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If anyone’s parents are like my mom, growing up our clothes would come out of the wash with spots of Clorox bleach. The Clorox Company is a leading American global manufacturer and marketer of consumer and professional products. Although best known for its liquid bleach and other cleaners, The Clorox Company is a multinational manufacturer that brands a diverse variety of well-known household products ranging from cleaning items to salad dressings (Hidden Valley) to personal care items (Burt’s Bees) to charcoal (Kingsford) to cat litter (Fresh Step). Clorox makes and sells its products worldwide. Its products are sold primarily through mass retailers, like grocery outlets, warehouse clubs, dollar stores, hardware centers, and e-commerce channels.

The Clorox Company was founded in 1913 in Oakland, California by a handful of men who each invested $100 to make liquid bleach by using water from the San Francisco Bay’s salt ponds. Its best-seller did not start off as a household product, however. Up until around 1916, the company’s bleach was packaged in five-gallon returnable containers that had to be delivered by horse-drawn wagons! Since going public in 1928, Clorox has gone through numerous acquisitions, splits, product launches, and divestitures. In its beginning stages, Clorox found it difficult to stand apart in its industry and from its competitors. In 1957, household product conglomerate Procter and Gamble (P&G) bought Clorox; but in just over a decade later, P&G divested the company and Clorox went back to being an independent, one-product firm. After its split with P&G, Clorox began venturing into other household consumer goods as well as specialty food products.

Clorox began committing a notable amount of money and administrative support into research and development to find a niche of its own. It also relied upon acquisitions to broaden its product line. By 2000, The Clorox Company added 115 new products to its portfolio. Now, the company organizes its operations into four segments: Household, Health and Wellness, Lifestyle, and International. The company has stayed close to its roots and is headquartered in Oakland, California. Its various manufacturing, distribution, office, and R&D facilities operate in Pleasanton, California. Through many ups-and-downs, Clorox has made itself into a formidable household name, with 2022 net sales of $7.1 billion and about 9,000 employees worldwide as of June 30, 2022.


From its 10-K filing, The Clorox Company states it “operates through strategic business units (SBUs) that are also the Company’s operating segments. These SBUs are then aggregated into four reportable segments: Health and Wellness, Household, Lifestyle and International.”

The Health and Wellness segment consists of cleaning products, home care products, professional cleaning products, vitamins, minerals, and supplements. Clorox and CloroxPro are the two main brands under this segment. The Household department houses the brands Glad, Kingsford, and Fresh Step. Items found under the Household unit are storage items like bags and wraps, grilling products, and cat litter. The Lifestyle segment consists of food (mostly seasonings, dips, sauces, and dressings), natural personal care products and water-filtration products. Brands under this department are Hidden Valley, Burt’s Bees, and Brita. All three of these segments are mainly marketed and sold in the U.S. The last segment – International – consists of products sold outside the U.S. International products and brands are like the ones marketed and sold in the U.S.; they include laundry additives, home and natural personal care products, water-filtration products, health products, charcoal, cat litter, food, storage items, and professional cleaning products. The Clorox Company’s 10-K filing suggests that it is a largely decentralized organization. Because it has split its operations into four segments, the company most likely also disperses decision-making authority among multiple employees, departmental teams, and managers.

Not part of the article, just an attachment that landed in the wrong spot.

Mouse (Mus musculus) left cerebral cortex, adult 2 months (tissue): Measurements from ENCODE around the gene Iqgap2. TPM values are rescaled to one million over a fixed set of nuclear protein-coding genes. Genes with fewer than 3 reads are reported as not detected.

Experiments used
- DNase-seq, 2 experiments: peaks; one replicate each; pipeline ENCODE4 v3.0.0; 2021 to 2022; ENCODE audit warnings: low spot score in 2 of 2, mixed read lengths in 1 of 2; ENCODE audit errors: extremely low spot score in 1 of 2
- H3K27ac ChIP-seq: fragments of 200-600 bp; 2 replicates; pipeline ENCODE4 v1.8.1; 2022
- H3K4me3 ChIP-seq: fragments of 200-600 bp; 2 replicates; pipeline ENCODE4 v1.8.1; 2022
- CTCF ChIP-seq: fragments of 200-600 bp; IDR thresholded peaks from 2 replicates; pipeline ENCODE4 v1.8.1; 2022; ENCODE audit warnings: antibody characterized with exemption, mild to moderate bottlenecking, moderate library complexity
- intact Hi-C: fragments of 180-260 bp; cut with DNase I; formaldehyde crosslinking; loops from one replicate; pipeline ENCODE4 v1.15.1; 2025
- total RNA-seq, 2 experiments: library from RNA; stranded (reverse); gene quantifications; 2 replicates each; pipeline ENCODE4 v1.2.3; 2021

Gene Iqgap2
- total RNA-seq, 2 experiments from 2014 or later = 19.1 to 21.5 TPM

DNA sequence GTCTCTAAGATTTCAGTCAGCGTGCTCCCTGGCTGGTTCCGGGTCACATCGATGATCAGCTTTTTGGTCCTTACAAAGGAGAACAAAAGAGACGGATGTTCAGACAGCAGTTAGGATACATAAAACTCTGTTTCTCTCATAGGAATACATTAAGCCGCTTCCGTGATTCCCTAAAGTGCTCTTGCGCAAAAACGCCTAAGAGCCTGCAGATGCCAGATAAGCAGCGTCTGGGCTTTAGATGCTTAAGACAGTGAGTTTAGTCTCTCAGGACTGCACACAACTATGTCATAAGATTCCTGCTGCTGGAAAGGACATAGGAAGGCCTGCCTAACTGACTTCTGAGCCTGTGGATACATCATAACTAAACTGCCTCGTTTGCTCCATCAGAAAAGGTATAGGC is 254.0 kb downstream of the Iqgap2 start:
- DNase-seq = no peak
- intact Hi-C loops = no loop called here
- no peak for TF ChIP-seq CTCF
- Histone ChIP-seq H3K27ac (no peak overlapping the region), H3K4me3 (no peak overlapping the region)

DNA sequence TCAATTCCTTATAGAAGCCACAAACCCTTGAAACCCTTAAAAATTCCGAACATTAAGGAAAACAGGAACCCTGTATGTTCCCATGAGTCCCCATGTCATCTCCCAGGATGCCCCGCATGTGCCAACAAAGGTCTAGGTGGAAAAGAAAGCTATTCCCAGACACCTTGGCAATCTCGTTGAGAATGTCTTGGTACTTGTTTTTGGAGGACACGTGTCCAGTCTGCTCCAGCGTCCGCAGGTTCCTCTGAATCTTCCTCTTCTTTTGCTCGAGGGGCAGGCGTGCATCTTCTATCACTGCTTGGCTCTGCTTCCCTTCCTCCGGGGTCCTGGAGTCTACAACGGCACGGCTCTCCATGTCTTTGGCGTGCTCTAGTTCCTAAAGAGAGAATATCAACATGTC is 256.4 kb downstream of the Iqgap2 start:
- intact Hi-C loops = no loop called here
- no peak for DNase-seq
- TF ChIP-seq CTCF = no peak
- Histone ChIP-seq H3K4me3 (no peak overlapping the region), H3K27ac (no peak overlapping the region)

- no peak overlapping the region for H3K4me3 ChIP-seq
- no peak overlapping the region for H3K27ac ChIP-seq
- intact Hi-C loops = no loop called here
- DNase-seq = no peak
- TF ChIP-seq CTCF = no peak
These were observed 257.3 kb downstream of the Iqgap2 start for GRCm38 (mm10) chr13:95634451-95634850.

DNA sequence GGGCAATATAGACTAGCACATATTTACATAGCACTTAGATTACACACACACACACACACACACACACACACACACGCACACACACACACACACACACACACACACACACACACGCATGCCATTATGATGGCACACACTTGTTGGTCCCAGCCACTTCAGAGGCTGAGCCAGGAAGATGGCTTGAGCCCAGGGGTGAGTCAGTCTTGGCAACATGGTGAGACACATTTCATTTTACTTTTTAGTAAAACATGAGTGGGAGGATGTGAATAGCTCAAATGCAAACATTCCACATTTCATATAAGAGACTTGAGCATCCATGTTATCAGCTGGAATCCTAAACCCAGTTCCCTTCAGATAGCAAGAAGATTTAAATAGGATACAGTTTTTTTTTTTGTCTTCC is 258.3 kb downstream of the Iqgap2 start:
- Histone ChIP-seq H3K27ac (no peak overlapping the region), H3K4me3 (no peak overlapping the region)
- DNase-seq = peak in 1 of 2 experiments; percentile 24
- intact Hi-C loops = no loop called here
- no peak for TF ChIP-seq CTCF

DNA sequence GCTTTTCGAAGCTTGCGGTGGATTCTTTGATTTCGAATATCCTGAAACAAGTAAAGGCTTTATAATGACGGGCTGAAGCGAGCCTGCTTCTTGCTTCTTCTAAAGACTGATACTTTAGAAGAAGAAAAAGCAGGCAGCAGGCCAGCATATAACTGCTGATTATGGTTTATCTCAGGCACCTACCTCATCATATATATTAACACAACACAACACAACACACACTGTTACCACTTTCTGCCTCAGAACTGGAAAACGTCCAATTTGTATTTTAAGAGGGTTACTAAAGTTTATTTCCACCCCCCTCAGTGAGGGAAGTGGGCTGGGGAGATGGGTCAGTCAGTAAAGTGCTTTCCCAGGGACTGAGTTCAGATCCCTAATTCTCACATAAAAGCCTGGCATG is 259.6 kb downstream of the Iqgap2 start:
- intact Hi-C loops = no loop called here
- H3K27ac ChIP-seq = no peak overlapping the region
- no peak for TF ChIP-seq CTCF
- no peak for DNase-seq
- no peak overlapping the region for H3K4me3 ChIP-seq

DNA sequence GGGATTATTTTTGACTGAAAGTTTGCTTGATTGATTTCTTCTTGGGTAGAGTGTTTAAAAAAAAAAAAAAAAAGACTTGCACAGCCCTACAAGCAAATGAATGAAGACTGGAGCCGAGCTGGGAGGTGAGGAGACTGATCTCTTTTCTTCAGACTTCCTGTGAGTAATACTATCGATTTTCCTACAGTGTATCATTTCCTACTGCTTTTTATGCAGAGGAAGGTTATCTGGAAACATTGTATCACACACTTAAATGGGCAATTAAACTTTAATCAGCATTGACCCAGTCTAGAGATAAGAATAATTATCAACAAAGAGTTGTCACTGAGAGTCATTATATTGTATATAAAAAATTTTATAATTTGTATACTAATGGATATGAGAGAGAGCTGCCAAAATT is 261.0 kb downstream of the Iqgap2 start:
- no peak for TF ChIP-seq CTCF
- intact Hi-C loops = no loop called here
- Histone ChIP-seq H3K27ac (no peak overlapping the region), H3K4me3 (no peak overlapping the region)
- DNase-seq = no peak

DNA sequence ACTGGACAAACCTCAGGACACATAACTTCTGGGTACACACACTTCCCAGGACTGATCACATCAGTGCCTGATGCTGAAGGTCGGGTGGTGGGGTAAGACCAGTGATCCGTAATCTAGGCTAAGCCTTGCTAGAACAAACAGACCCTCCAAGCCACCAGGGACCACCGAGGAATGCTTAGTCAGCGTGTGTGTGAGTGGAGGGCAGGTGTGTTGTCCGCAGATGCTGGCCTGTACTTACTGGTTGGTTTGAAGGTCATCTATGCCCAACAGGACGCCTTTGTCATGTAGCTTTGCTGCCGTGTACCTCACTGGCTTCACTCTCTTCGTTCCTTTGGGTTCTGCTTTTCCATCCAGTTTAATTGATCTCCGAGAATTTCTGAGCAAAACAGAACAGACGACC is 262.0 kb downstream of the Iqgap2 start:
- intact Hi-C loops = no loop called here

One of the threats listed in The Clorox Company’s D&B Hoovers’s SWOT analysis is “Intense Competition”. Because Clorox is a large, mass merchandiser in a highly competitive market, it most likely uses market-based pricing. It establishes its prices on what it thinks its consumers are willing to pay. Additionally, the analysis states, “Clorox operates in a highly competitive household cleaning and personal care industry. The factors that determine the level of competition within the industry include product performance, brand image and recognition, advertising and promotional capabilities, quality, distributions capabilities and price.” Price acting as one of the determining factors of competition also supports my theory that Clorox uses market-based pricing. The company must keep close tabs on what prices are appropriate for the industry and its consumers. Under the “Company Description”, D&B Hoovers references Clorox’s strategy. It states, “Clorox’s IGNITE strategy accelerates innovation in key areas to drive growth and deliver value for both the company’s shareholders and society. Specifically, IGNITE focuses on four strategic choices to sustain long-term, profitable growth: Fuel Growth, Innovate Experiences, Reimagine Work and Evolve Portfolio.” This strategy takes a productive, assertive approach that would cause The Clorox Company to lean into price setting, or market-based pricing.